For some reason travelers let down their guard while on vacation, somehow thinking we are immune to theft and accidents. We do things that we wouldn’t normally do at home, like not wearing a seat belt or walking around at night in an unknown area. Don’t allow yourself to fall victim to Vacation Brain!
Taking some simple precautions can help to keep you safe on your trip. We have done a lot of traveling with no theft or threat to our safety, including a fifteen month trip around the world. There’s no need to be paranoid, just be aware and take steps to minimize your risk.
Think About How You Are Portraying Yourself
- Think about the area or country you are going to and how you are portraying yourself. Whether unintentional or not, we often draw a lot of attention to ourselves. It astonishes me when I see people traveling to a third world country wearing expensive jewelery or watches.
- Even being toned down to the minimum you have to realize you are viewed as rich in many third world countries. No matter how much of a budget traveler you are. Just the fact that you had the money to get there makes you wealthy.
- While traveling in countries with extreme poverty I chose not to wear any jewelery. We both wear a plain band instead of our regular wedding rings. I would chose to wear no ring at all, but in some countries we are better accepted as a married couple.
- I’m not saying you have to dress like a slob while traveling, but consider how you look. You don’t want to stick out like a sore thumb or tacky tourist. This is the time to look ordinary and blend in as best as possible.
Carrying Money Around
- If you do get robbed never allow it to wipe out everything you have. Keep credit cards separate from bank cards and have cash stashed in several different places on your body. There are all kinds of items for stashing money and other valuables like credit cards. We used money belts, leg stashes, and had secret interior pockets sewn into pants and shorts. I also had a small pouch that could be attached to the front of my bra.
- Keep a small amount of cash for daily purchases in an easily accessible area. If you need to replenish it do so in a discreet place. Never pull out a large amount of cash in public.
- Jack carried a dummy wallet during our world trip. He would keep a few different local dollar notes in it and a fake plastic credit card and other pieces of paper to make it look like a legitimate wallet. If a thief is demanding your wallet in a hurry you can pull it out of your pocket to give to them.
- For more information see our post on Dealing With Finances While On The Road.
- Be alert and aware of your surroundings, look at who is around before using a bank machine.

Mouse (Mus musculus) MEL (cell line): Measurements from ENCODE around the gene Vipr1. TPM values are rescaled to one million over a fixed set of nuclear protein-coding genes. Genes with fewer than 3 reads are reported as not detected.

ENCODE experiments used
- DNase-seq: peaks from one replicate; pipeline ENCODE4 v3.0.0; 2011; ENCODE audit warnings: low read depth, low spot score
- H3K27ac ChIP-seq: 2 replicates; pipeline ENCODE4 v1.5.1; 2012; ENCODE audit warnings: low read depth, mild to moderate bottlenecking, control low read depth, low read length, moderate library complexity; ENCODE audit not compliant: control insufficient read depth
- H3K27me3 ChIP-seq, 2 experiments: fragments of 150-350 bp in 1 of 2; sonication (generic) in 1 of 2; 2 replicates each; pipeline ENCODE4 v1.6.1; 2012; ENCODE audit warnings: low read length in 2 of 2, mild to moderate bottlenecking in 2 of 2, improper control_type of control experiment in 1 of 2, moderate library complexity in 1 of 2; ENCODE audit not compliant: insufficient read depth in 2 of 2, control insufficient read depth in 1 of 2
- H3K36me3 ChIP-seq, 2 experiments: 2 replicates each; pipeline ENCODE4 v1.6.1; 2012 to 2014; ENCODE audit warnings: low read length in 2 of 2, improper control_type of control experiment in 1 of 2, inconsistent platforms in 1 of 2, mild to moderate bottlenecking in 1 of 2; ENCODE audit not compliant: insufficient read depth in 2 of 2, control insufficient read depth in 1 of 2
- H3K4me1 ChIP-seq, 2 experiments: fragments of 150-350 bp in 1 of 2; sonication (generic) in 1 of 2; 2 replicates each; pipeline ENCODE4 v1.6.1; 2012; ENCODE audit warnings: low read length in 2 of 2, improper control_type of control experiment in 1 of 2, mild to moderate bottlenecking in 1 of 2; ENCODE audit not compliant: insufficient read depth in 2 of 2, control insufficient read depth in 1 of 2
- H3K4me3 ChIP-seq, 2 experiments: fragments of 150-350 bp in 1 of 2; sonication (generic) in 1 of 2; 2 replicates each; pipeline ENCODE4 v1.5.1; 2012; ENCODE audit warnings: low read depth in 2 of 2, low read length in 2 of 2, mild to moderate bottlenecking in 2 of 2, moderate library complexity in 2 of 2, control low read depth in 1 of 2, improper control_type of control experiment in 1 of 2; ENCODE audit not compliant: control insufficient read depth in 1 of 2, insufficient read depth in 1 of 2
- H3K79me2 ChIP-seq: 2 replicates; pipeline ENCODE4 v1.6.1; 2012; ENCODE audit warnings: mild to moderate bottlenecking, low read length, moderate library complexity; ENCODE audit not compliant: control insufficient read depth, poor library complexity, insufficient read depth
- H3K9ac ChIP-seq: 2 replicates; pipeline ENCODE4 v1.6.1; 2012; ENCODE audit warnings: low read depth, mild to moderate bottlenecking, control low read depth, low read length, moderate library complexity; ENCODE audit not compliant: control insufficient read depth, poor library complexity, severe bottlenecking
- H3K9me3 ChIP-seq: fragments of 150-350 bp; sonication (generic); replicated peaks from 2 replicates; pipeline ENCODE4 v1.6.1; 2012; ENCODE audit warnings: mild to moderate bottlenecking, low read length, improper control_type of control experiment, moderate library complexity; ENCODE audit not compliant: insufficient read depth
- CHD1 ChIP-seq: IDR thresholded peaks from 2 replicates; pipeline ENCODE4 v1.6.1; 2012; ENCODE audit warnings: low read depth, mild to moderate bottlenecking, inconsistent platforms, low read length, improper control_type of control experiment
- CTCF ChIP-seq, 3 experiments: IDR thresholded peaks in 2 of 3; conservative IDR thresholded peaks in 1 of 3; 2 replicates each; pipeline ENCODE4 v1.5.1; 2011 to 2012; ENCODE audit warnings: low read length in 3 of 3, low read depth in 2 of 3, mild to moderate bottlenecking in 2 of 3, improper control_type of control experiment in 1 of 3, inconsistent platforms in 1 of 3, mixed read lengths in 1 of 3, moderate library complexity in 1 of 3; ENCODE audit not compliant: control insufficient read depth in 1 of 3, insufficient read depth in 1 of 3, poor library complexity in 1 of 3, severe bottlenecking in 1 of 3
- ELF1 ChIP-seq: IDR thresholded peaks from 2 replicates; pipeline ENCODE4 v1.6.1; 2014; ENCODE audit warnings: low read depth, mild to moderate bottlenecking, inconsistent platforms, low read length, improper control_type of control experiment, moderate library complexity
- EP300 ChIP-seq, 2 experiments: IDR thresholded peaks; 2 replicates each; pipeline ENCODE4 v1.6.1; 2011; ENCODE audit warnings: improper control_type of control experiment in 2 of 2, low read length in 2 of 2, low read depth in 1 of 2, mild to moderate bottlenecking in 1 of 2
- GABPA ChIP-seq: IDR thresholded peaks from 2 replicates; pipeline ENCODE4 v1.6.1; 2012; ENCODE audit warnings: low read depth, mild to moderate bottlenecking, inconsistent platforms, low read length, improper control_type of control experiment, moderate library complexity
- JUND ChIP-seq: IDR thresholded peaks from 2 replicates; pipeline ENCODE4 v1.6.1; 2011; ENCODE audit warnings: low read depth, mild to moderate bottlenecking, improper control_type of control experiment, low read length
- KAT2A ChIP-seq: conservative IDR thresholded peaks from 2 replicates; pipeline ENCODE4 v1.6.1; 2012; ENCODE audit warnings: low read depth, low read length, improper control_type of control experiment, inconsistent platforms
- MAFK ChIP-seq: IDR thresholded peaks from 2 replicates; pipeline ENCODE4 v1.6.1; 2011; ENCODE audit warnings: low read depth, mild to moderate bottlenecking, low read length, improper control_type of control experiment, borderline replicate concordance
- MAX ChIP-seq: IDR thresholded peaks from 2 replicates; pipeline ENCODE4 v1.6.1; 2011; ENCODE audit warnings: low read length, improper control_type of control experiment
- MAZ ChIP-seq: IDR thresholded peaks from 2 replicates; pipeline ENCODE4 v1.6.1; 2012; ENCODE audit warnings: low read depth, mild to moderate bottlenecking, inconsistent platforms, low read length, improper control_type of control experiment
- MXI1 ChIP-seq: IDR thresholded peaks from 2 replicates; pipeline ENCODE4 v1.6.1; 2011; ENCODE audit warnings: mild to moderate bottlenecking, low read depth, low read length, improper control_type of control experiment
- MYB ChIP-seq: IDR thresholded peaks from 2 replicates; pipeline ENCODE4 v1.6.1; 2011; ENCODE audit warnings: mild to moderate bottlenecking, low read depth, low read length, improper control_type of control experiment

- Use the buddy system. While one person is at the machine the other stands back to keep watch.
- Check the ATM for anything that looks out of the ordinary, like a fake card insert or reader.
- Be completely organized prior to going to the bank machine and know the amount you want to take out. You don’t want to be fumbling at the machine and prolonging your time at it.
- Keep your pin covered as you enter it.
- Use well lit ATM machines that are not in isolated areas.
- If someone suspicious approaches or a group of people starts to crowd you, leave and find another machine.
- It’s not a good idea to allow your credit card to leave your sight to complete a transaction. Insist on seeing the transaction taking place.
- Place a small sticker over the 3 digit security code on the back of your credit card so that it can’t be easily seen.
- Tell you credit card company where you are traveling to. There is a good chance your card will not work when you arrive if you don’t. If the card company suddenly sees charges showing up from another country they often suspend your account in case of theft.
- Your credit card should have a number you can call collect from any country to report loss or theft. Make sure you ask for it before you leave. The 1-800 on the back won’t work overseas.
- When we travel to foreign countries we have a Visa and a MasterCard. We have found instances where only one or the other was accepted for transactions. You want to have as much flexibility in accessing funds as possible.
Do Your Research And Take Local Advice
- Research before you travel. Knowing some background about your destination will not only enhance your travel experience it will give you some insight into challenges that you might need to be prepared for.
- Familiarize yourself with local laws and regulations, ignorance doesn’t work as a get off free card.
- A local is your best bet for advice on areas to avoid. Ask staff at your accommodation or retail clerks and shops owners, they are good sources of advice as well.